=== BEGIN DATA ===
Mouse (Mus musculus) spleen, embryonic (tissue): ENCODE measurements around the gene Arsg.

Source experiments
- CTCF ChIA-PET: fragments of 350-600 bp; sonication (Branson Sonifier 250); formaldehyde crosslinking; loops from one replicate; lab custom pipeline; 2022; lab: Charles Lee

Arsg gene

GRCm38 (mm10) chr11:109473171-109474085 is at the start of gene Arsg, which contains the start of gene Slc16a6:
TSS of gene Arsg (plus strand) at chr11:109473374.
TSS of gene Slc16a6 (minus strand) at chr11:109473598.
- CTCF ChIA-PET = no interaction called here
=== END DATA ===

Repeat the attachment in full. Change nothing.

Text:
Mouse (Mus musculus) spleen, embryonic (tissue): ENCODE measurements around the gene Arsg.

Source experiments
- CTCF ChIA-PET: fragments of 350-600 bp; sonication (Branson Sonifier 250); formaldehyde crosslinking; loops from one replicate; lab custom pipeline; 2022; lab: Charles Lee

Arsg gene

GRCm38 (mm10) chr11:109473171-109474085 is at the start of gene Arsg, which contains the start of gene Slc16a6:
TSS of gene Arsg (plus strand) at chr11:109473374.
TSS of gene Slc16a6 (minus strand) at chr11:109473598.
- CTCF ChIA-PET = no interaction called here